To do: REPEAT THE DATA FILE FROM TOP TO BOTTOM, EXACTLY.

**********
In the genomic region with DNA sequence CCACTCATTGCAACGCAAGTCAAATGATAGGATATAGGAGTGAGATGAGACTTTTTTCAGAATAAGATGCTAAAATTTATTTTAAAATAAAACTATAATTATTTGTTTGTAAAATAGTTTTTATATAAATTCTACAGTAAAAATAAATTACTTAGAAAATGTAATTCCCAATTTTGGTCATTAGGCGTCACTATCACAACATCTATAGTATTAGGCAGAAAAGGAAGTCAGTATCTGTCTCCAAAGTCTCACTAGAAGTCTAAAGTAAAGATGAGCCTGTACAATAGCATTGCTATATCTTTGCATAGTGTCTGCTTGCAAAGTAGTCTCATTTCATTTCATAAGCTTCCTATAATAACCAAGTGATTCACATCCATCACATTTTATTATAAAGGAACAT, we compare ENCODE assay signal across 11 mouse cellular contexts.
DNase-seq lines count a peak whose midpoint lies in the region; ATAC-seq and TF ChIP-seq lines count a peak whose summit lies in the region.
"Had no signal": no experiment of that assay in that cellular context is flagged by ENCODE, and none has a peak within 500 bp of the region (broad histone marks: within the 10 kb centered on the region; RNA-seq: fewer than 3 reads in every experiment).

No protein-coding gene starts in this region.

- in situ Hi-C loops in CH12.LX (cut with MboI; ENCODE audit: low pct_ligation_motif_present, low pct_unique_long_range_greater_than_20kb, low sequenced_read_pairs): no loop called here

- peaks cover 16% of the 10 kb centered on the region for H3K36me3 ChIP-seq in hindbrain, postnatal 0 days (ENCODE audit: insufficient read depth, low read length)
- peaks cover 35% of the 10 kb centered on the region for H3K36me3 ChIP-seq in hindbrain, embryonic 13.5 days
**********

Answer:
In the genomic region with DNA sequence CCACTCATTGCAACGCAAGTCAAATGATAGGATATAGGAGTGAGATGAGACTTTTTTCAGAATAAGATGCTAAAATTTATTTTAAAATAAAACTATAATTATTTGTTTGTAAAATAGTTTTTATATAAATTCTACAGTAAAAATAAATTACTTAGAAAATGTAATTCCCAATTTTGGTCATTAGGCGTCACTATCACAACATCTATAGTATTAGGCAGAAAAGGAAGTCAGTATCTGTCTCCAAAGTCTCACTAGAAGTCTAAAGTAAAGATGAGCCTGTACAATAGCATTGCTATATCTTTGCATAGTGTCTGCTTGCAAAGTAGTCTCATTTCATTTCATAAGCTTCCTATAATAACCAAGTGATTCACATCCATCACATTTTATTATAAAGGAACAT, we compare ENCODE assay signal across 11 mouse cellular contexts.
DNase-seq lines count a peak whose midpoint lies in the region; ATAC-seq and TF ChIP-seq lines count a peak whose summit lies in the region.
"Had no signal": no experiment of that assay in that cellular context is flagged by ENCODE, and none has a peak within 500 bp of the region (broad histone marks: within the 10 kb centered on the region; RNA-seq: fewer than 3 reads in every experiment).

No protein-coding gene starts in this region.

- in situ Hi-C loops in CH12.LX (cut with MboI; ENCODE audit: low pct_ligation_motif_present, low pct_unique_long_range_greater_than_20kb, low sequenced_read_pairs): no loop called here

- peaks cover 16% of the 10 kb centered on the region for H3K36me3 ChIP-seq in hindbrain, postnatal 0 days (ENCODE audit: insufficient read depth, low read length)
- peaks cover 35% of the 10 kb centered on the region for H3K36me3 ChIP-seq in hindbrain, embryonic 13.5 days